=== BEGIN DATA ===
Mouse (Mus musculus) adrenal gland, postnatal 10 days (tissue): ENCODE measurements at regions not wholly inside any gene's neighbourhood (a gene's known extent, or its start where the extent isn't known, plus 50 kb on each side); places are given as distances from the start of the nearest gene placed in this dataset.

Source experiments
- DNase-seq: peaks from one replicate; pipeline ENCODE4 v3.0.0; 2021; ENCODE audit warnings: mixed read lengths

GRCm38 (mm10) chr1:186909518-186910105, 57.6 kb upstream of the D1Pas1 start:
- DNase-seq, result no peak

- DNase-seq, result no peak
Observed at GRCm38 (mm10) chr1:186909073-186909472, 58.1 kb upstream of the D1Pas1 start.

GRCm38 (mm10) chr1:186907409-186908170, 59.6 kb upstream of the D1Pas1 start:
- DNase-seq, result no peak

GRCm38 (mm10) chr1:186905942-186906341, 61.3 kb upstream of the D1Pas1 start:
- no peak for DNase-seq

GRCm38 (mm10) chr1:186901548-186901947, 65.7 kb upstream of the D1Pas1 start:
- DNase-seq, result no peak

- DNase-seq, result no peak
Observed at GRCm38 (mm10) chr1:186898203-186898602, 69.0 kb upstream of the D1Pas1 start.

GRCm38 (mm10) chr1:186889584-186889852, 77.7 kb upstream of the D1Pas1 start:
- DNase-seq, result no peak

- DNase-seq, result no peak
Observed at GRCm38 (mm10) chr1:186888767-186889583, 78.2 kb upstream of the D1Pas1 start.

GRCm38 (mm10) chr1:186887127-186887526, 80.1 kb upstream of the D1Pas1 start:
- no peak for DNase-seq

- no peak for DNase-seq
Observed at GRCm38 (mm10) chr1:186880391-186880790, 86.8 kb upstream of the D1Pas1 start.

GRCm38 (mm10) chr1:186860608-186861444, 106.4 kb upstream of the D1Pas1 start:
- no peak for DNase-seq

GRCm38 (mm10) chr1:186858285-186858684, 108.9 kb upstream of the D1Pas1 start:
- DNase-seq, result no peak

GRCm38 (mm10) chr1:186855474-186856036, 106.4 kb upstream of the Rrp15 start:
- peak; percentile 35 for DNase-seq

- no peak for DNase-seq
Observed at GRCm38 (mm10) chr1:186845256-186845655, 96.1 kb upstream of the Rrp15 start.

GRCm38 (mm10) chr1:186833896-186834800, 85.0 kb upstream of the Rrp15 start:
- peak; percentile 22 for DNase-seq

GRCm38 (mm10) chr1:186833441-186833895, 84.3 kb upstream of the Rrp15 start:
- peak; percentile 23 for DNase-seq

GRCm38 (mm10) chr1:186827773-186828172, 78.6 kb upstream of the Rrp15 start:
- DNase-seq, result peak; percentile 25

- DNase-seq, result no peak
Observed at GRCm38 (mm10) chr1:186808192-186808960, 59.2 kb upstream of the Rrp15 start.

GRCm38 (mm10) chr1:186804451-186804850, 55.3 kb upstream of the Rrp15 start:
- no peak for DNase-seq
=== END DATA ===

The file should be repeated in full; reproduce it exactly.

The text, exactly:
Mouse (Mus musculus) adrenal gland, postnatal 10 days (tissue): ENCODE measurements at regions not wholly inside any gene's neighbourhood (a gene's known extent, or its start where the extent isn't known, plus 50 kb on each side); places are given as distances from the start of the nearest gene placed in this dataset.

Source experiments
- DNase-seq: peaks from one replicate; pipeline ENCODE4 v3.0.0; 2021; ENCODE audit warnings: mixed read lengths

GRCm38 (mm10) chr1:186909518-186910105, 57.6 kb upstream of the D1Pas1 start:
- DNase-seq, result no peak

- DNase-seq, result no peak
Observed at GRCm38 (mm10) chr1:186909073-186909472, 58.1 kb upstream of the D1Pas1 start.

GRCm38 (mm10) chr1:186907409-186908170, 59.6 kb upstream of the D1Pas1 start:
- DNase-seq, result no peak

GRCm38 (mm10) chr1:186905942-186906341, 61.3 kb upstream of the D1Pas1 start:
- no peak for DNase-seq

GRCm38 (mm10) chr1:186901548-186901947, 65.7 kb upstream of the D1Pas1 start:
- DNase-seq, result no peak

- DNase-seq, result no peak
Observed at GRCm38 (mm10) chr1:186898203-186898602, 69.0 kb upstream of the D1Pas1 start.

GRCm38 (mm10) chr1:186889584-186889852, 77.7 kb upstream of the D1Pas1 start:
- DNase-seq, result no peak

- DNase-seq, result no peak
Observed at GRCm38 (mm10) chr1:186888767-186889583, 78.2 kb upstream of the D1Pas1 start.

GRCm38 (mm10) chr1:186887127-186887526, 80.1 kb upstream of the D1Pas1 start:
- no peak for DNase-seq

- no peak for DNase-seq
Observed at GRCm38 (mm10) chr1:186880391-186880790, 86.8 kb upstream of the D1Pas1 start.

GRCm38 (mm10) chr1:186860608-186861444, 106.4 kb upstream of the D1Pas1 start:
- no peak for DNase-seq

GRCm38 (mm10) chr1:186858285-186858684, 108.9 kb upstream of the D1Pas1 start:
- DNase-seq, result no peak

GRCm38 (mm10) chr1:186855474-186856036, 106.4 kb upstream of the Rrp15 start:
- peak; percentile 35 for DNase-seq

- no peak for DNase-seq
Observed at GRCm38 (mm10) chr1:186845256-186845655, 96.1 kb upstream of the Rrp15 start.

GRCm38 (mm10) chr1:186833896-186834800, 85.0 kb upstream of the Rrp15 start:
- peak; percentile 22 for DNase-seq

GRCm38 (mm10) chr1:186833441-186833895, 84.3 kb upstream of the Rrp15 start:
- peak; percentile 23 for DNase-seq

GRCm38 (mm10) chr1:186827773-186828172, 78.6 kb upstream of the Rrp15 start:
- DNase-seq, result peak; percentile 25

- DNase-seq, result no peak
Observed at GRCm38 (mm10) chr1:186808192-186808960, 59.2 kb upstream of the Rrp15 start.

GRCm38 (mm10) chr1:186804451-186804850, 55.3 kb upstream of the Rrp15 start:
- no peak for DNase-seq